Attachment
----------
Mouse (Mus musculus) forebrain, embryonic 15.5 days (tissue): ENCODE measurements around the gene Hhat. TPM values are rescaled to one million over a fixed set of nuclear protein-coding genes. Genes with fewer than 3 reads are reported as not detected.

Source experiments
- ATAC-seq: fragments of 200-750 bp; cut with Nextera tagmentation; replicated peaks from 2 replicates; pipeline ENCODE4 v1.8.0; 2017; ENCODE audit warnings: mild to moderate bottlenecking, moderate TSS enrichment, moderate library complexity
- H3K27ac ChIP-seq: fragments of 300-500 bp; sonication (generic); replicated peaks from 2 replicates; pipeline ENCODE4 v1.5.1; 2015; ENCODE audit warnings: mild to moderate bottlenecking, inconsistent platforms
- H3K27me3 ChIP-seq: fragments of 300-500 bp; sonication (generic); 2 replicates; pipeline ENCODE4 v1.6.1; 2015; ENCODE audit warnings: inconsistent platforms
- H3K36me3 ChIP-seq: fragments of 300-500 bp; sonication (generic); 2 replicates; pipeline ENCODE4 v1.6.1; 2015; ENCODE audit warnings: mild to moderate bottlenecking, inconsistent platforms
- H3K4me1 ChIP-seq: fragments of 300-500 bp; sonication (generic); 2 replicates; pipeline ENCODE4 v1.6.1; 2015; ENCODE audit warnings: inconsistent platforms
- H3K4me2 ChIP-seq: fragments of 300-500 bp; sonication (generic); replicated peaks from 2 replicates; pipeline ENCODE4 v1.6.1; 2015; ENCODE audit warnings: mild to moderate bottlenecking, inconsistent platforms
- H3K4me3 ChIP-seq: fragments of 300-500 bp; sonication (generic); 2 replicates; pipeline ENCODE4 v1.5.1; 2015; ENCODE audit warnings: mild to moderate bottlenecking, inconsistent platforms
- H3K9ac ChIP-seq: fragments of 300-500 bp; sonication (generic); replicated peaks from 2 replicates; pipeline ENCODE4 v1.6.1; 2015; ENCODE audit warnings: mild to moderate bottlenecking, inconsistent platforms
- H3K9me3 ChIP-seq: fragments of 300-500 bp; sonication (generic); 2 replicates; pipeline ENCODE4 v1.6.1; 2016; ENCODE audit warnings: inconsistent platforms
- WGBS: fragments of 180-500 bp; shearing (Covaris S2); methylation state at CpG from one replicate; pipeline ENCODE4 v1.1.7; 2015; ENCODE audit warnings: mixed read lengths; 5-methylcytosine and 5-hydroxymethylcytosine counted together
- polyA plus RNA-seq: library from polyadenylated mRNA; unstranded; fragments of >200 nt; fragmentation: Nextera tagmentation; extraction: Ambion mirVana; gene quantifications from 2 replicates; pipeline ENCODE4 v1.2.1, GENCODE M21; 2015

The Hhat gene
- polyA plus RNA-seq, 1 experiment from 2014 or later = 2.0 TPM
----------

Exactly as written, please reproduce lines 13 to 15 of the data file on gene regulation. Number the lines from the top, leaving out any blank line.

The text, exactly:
- polyA plus RNA-seq: library from polyadenylated mRNA; unstranded; fragments of >200 nt; fragmentation: Nextera tagmentation; extraction: Ambion mirVana; gene quantifications from 2 replicates; pipeline ENCODE4 v1.2.1, GENCODE M21; 2015

The Hhat gene
- polyA plus RNA-seq, 1 experiment from 2014 or later = 2.0 TPM